Seyla Benhabib's defense of liberal cosmopolitanism and internationalism begins with the defense of the trial of Adolf Eichmann for crimes against humanity, for which he was convicted and executed by an Israeli court in 1962. Like the Nuremberg trials in 1946-49, his crime was one of international rather than national law, and like all Nazi war crimes defendants Eichmann insisted that his genocidal actions had been 'legal' in the Third Reich. For Hannah Arendt and Karl Jaspers, national law or legal positivism could never be the basis for legality in any ethical sense, but only international standards of justice.[footnoteRef:1] In 1948, the UN Declaration of Human Rights enshrined the Nuremberg Principles into international law, as did the 1951 Convention on Refugees, the International Criminal Court and the war crimes tribunals for Rwanda and the former Yugoslavia. One major problem with international law and war crimes tribunals has never been with any naive notions that the defendants were innocent or excused because they were 'only following orders'. Certainly men like Eichmann, Herman Goering and the rest deserved their death sentences if anyone ever did. Few feel any sympathy for them, but the difficulty remains that the Western imperial powers never seem to apply these same liberal standards to their own governments when they commit war crimes and crimes against humanity. This double standard and hypocrisy in international law rankles the most, since no one is able to enforce it against the strongest powers when it counts the most. [1: Seyla Benhabib, "The Philosophical Basis of Cosmopolitanism" in Seyla Benhabib (ed). Another Cosmopolitanism. Oxford University Press, 2006, p. 22.]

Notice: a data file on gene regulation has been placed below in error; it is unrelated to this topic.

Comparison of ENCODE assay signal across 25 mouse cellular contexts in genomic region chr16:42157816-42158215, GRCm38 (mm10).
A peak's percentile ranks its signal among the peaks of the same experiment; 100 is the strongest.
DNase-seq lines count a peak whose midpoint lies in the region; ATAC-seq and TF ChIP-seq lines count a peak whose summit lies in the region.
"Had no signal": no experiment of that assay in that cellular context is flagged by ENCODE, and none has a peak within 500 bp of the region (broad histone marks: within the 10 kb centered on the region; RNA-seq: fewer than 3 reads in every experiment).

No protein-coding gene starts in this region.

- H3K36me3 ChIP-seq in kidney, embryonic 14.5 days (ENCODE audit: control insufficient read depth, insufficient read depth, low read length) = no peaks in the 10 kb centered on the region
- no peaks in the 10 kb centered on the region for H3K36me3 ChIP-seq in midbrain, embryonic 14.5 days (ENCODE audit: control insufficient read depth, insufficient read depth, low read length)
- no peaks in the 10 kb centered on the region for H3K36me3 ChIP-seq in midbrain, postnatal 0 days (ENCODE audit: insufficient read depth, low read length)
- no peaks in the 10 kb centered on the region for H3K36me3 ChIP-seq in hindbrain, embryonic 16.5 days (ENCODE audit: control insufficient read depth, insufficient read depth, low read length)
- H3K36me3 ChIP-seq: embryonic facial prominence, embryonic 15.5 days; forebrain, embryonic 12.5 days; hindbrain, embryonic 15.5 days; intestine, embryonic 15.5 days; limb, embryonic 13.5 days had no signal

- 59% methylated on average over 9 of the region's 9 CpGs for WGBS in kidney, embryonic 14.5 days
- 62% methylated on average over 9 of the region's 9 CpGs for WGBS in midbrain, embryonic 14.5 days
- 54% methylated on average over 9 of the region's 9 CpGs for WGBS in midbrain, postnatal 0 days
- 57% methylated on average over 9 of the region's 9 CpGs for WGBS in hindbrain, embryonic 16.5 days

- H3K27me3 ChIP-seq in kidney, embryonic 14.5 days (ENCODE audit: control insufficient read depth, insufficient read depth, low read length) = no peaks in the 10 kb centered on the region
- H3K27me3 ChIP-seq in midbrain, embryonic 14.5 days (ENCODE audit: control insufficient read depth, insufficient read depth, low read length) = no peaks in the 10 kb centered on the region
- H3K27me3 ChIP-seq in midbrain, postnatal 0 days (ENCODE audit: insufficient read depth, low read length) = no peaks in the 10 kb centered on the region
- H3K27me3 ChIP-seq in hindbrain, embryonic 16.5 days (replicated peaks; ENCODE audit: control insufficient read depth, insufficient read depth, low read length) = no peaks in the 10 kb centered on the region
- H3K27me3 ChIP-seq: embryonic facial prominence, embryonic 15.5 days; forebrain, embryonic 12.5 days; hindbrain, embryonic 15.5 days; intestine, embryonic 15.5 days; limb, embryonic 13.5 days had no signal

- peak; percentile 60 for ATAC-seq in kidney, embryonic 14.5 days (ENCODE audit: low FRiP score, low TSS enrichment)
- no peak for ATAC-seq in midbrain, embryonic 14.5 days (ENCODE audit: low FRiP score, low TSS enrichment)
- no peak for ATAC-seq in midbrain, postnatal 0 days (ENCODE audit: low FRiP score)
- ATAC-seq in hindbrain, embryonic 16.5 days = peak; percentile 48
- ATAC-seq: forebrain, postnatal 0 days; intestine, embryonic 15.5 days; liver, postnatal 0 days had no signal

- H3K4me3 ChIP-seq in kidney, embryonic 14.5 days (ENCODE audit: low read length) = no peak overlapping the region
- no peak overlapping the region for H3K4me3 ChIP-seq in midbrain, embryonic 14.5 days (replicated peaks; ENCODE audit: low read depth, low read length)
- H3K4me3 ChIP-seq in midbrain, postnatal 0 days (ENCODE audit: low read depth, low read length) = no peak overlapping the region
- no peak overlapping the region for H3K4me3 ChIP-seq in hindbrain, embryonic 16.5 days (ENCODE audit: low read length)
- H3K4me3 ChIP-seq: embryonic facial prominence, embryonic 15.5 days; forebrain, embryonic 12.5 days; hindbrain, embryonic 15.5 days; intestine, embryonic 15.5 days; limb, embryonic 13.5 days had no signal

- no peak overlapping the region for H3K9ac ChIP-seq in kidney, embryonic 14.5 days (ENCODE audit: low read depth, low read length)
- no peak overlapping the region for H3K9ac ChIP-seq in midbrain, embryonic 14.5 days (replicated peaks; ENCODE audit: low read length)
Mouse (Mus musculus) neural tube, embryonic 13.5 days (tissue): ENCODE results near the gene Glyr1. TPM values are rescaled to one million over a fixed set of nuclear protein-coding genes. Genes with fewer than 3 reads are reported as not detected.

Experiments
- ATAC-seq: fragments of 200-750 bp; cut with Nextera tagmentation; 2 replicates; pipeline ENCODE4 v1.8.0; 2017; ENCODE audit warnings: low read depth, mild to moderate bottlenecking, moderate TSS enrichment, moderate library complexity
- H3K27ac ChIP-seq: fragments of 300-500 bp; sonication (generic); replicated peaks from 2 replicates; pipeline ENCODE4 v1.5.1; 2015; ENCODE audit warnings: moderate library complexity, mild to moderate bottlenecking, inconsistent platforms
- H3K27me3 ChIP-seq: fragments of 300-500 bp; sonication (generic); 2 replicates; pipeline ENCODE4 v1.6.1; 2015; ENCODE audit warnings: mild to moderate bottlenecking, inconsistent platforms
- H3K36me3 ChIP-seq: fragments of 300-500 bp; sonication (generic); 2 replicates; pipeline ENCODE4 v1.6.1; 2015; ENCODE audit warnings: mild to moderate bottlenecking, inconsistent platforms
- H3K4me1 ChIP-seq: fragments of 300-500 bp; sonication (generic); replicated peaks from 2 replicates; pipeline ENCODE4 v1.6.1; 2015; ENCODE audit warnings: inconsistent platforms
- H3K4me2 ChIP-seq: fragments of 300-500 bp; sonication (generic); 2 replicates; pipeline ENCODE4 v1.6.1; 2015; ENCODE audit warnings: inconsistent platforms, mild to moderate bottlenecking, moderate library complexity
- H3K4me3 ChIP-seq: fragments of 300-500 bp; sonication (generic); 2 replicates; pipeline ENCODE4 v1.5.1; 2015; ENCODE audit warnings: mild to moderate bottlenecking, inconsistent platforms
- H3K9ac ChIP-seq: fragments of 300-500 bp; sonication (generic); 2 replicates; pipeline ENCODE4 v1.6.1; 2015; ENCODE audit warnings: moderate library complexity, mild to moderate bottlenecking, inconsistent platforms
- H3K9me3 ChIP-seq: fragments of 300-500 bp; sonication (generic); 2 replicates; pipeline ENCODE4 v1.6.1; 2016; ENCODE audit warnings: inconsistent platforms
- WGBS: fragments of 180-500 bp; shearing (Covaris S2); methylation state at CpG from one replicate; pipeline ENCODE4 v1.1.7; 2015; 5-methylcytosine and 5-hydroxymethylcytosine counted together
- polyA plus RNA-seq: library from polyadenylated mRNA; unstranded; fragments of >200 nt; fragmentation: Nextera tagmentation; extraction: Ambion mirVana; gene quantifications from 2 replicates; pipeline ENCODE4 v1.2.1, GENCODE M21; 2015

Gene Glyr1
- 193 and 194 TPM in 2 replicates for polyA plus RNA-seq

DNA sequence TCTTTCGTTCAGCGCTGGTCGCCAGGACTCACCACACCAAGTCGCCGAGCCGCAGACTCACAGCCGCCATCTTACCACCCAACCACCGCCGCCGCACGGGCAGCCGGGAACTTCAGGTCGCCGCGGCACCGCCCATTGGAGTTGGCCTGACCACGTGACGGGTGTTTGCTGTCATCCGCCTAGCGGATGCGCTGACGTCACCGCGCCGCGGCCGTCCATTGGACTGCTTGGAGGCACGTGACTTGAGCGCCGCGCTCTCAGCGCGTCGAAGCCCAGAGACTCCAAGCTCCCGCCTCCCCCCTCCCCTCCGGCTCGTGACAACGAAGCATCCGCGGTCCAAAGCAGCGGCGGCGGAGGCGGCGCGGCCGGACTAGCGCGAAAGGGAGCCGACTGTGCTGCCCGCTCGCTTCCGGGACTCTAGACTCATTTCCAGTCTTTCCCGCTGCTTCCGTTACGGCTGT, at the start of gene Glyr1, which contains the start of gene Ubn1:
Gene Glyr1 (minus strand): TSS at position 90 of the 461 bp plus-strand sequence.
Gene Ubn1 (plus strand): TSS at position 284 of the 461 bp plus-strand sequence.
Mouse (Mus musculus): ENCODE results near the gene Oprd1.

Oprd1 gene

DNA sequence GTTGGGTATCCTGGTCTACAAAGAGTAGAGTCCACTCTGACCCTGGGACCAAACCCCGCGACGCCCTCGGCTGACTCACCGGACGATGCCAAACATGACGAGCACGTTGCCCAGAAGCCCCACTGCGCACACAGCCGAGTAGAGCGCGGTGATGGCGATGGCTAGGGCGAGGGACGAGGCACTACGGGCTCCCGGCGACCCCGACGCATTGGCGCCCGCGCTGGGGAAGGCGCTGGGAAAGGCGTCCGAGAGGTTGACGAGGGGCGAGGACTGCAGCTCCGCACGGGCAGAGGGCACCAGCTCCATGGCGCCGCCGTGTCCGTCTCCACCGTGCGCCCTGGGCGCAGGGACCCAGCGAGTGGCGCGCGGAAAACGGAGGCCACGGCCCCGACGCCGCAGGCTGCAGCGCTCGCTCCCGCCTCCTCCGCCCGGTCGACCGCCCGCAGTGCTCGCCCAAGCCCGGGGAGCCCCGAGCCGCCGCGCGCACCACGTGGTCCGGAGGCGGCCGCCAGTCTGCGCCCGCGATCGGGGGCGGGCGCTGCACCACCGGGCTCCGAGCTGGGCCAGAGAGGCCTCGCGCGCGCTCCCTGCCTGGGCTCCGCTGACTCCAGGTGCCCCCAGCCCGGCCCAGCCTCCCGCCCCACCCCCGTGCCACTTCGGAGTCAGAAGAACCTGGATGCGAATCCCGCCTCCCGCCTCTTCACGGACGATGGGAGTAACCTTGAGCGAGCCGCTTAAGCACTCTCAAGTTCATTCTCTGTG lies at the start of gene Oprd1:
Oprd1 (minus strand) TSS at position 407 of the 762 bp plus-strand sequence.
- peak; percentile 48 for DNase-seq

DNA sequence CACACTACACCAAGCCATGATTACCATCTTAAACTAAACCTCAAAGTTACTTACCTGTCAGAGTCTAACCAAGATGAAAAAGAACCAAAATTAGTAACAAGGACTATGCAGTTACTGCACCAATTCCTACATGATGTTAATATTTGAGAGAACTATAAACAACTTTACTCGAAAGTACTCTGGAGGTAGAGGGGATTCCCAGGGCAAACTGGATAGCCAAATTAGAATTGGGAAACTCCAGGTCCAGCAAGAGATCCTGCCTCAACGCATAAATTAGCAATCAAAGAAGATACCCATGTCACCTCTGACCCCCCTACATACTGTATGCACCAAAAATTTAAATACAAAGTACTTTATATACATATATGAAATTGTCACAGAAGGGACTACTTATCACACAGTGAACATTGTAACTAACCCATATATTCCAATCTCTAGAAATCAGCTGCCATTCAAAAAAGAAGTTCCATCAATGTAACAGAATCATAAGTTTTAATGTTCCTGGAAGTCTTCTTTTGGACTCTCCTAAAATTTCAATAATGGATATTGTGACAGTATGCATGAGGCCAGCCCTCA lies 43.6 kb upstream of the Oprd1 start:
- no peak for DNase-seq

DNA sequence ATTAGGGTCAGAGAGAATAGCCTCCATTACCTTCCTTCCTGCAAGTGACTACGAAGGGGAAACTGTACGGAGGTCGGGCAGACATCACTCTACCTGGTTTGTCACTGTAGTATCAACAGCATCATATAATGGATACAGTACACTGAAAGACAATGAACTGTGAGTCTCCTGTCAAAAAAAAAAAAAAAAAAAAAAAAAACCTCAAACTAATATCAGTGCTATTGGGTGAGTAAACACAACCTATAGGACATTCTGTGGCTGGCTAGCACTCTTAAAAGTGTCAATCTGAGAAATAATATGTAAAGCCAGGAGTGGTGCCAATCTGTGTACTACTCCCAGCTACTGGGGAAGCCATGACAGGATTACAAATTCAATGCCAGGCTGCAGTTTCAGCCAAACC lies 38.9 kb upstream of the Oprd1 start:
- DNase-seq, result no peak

Over the last twenty years, the European Union has become the favorite model for internationalists who favor citizenship and human rights that are no longer bound to nations or ethnic groups. Like many transnational organizations, it started as a free trade zone that benefitted large capitalist interests, but unlike all of the others it has evolved much farther in the direction of political integration. Nevertheless, as Benhabib points out "cosmopolitan justice" exists only for those born within its borders, not for illegal migrants -- or indeed even for many legal immigrants and guest workers.[footnoteRef:2] France passed a law against Muslim students wearing headscarves and burkas, for example, while xenophobia and fascist parties have been reviving throughout Europe. Even Britain still has a weak established church while Germany collects a church tax, and by no stretch of the imagination could the U.S. be called a secular society. All Western nations still struggle with the dilemma of "national identity in the age of globalization and multiculturalism."[footnoteRef:3] Benhabib is perfectly correct to assert that even though states remain the "sole legitimate units of negotiation and representation" in the present world order, their sovereign power has become more limited over the last sixty years.[footnoteRef:4] In theory, at least, they cannot violate basic human rights in the name of nationalism and national sovereignty, even though in practice their treatment of minority groups, immigrants and asylum seekers is still far from ideal. Today, the onus and the burden of proof are on nationalists to demonstrate that the nation-state can attain international standards of justice and human rights. [2: Seyla Benhabib, "Democratic Iterations" in Another Cosmopolitanism, p. 47.] [3: Benhabib, p. 55.] [4: Behhabib, p. 31.]